“The U.S. has granted her a 10-year visa so that’s been great, but the first year she came for three months and then she had to leave for a month, so their training was a little on and off. We have really been strategically planning so they’re healthy and safe and also because she hasn’t done a lot pairs.”

With the Olympic Winter Games in PyeongChang rapidly approaching, Leftheris will need to obtain South Korean citizenship if he is going to compete with Ji in her home country in February 2018. “We’ve kind of been learning as we go. I was told that I needed to start learning Korean, which I had chosen to do on my own, but it hasn’t been the easiest to pick up that language quickly,” Leftheris said. “I know that there are certain questions that are going to be asked, but I know the Korea Skating Union (KSU) is really backing me and the U.S. ice dancer as well who is trying to get citizenship to compete for Korea.

“There are other athletes in the Winter Games from different countries that are applying for Korean citizenship. I know that the governing body is very supportive of their athletes. The KSU has been amazing during this whole process — really supportive, really motivating. I loved skating for and representing the U.S., but I’ve really enjoyed skating for and representing Korea as well.”

Although he had skated professionally and coached following his initial retirement from competitive skating, Leftheris did not realize how tough it would be to return to competing. “I’ll be honest and say that last year I was the most miserable person to be around,” he said with a laugh. “I did show skating and for a year I was constantly touring. Then I started doing less shows and coaching more, and then towards the end of it I was always skating, staying in shape and keeping my elements up, but not consistently.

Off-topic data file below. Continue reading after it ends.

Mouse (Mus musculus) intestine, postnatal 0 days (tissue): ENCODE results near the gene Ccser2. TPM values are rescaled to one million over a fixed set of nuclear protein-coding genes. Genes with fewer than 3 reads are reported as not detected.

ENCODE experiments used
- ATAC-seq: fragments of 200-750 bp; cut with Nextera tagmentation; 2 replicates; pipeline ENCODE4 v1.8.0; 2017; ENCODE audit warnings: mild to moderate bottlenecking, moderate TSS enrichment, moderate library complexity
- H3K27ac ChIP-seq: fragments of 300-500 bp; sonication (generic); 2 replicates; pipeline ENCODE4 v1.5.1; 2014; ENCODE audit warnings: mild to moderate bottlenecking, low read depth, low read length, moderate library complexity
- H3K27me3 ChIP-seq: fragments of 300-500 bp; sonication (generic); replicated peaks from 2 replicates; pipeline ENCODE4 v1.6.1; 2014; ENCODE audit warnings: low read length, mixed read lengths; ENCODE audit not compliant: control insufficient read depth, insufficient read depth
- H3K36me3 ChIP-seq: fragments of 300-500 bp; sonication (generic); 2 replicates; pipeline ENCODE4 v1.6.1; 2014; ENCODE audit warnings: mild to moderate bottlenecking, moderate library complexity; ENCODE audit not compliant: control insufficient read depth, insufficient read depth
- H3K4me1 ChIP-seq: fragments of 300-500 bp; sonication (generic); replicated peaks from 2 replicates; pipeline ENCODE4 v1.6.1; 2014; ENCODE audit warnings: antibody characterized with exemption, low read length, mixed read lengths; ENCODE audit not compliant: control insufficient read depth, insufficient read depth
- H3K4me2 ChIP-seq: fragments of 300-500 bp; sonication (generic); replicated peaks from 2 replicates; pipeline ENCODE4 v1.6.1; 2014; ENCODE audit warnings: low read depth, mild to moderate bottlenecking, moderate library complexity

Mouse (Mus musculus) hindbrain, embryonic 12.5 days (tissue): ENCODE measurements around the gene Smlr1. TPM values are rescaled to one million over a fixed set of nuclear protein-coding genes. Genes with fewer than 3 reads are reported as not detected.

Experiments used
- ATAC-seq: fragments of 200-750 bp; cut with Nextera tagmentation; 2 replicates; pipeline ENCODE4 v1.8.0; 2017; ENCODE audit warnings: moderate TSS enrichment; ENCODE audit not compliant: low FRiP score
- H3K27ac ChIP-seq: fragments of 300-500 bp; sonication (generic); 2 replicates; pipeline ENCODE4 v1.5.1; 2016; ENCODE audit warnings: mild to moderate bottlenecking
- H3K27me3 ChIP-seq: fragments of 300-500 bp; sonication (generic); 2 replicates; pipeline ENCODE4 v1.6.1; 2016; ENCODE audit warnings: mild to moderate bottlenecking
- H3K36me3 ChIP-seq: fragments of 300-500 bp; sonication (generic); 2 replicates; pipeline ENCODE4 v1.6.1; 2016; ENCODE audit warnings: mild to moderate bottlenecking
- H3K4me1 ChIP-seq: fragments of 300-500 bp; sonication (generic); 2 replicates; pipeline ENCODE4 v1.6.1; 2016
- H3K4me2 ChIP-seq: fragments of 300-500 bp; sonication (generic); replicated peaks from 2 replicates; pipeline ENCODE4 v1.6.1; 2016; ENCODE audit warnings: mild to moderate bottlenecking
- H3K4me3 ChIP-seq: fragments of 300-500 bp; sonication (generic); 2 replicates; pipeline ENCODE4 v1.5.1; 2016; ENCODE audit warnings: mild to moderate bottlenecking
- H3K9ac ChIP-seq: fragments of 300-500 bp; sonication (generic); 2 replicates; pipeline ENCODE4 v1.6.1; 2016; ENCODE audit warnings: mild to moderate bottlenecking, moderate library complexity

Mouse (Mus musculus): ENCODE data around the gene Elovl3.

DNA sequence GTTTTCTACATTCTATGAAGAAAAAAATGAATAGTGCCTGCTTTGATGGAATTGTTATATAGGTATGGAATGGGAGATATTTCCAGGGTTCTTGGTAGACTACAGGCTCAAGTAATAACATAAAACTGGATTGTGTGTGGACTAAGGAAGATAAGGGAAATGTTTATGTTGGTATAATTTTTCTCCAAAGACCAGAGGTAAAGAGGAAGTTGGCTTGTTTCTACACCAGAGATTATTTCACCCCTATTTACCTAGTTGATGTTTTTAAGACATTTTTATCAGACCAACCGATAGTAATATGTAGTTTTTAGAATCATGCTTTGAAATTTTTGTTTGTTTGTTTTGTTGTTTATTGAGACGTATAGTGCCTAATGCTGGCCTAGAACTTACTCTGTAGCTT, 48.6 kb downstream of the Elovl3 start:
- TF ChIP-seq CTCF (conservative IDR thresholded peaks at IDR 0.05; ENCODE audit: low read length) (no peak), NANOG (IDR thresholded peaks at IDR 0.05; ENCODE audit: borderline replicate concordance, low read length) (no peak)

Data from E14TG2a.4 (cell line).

“Then I was coaching full-time and we were traveling a lot with our students. The idea of trying to train again — it didn’t even seem possible because I didn’t have the time. I decided to come back and I cut back on coaching to do this.

“I could still do my elements — like go out and do one time, and that was it. But it’s another thing to come in five days a week and train three to four hours a day, working out consistently and also teach someone who doesn’t have pairs experience because there is a lot of compensation being made in that process. I never had joint pain. All of a sudden, my joints were killing me. I was sore every day. I was tired and it took a solid year for that to finally go away. Now I’m like ‘OK this is starting to feel more familiar to when I was competing before.’”

Making it to PyeongChang would be a dream come true not only for them, but also for their coach. “When I was skating with Themi, it was a goal of ours — we are now just wanting to go there in a different way,” Nam said.

Ji and Leftheris will compete this week at Golden Spin of Zagreb where they will try to obtain the minimum technical score in the long program so that they can participate at the 2017 World Championships in Helsinki, Finland.